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June 2016 Archives

The link between depression and traumatic brain injuries

Louisiana residents who have incurred traumatic brain injuries are at a greater risk of also developing depression as a co-occurring disorder. According to the Mayo Clinic, people without any history of mental health issues before suffering brain injuries have a two to five times higher risk of developing depression than do others.

A brain injury test using MRI technology is in development

Louisiana residents may be aware that the nebulous nature of brain injuries can make it difficult for even skilled physicians to diagnose them accurately. Symptoms like fatigue, depression and lethargy are common among sufferers of a mild traumatic brain injury, but they are also presented by individuals diagnosed with post-traumatic stress disorder. Doctors rely on their experience and expertise when assessing patients with these symptoms, but research being funded by the Pentagon could develop a noninvasive test using MRI machines that may provide a medical breakthrough.

Researchers trying to diagnose CTE in living patients

Louisiana football fans may be interested in a groundbreaking brain injury study scheduled to begin this summer. The study, which will be conducted by in part at the Boston University School of Medicine, will try to find a way to diagnose chronic traumatic encephalopathy, or CTE, in living patients.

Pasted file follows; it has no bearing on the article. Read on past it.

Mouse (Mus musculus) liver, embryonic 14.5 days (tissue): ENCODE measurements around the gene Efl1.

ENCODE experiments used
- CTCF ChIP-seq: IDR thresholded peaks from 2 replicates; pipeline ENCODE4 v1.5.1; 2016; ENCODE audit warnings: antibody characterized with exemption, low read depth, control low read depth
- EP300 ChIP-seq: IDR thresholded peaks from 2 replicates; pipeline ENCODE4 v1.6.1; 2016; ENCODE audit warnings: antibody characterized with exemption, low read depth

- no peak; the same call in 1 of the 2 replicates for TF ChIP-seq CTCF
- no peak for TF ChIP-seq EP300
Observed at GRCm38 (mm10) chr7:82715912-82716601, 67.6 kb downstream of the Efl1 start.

Costs of traffic accidents going up in Louisiana

According to the National Safety Council, between January and June of this year, about 19,000 people have been killed in automobile accidents. This represents a 14 percent increase compared to the same timeframe last year, and it means that the United States may be on track to have its deadliest traffic year since 2007.

Allegations that the NFL tried influencing brain injury research

New Orleans Saints fans may have followed news on research into the link between head injuries and football. On May 23, a senior House Democrat alleged that the National Football League tried to improperly influence brain research at the National Institutes of Health. According to New Jersey Rep. Frank Pallone, the NFL refused to follow through with its plans to donate $30 million after the NIH declined to take a grant away from a researcher known for his work on the link between football injuries and brain disease.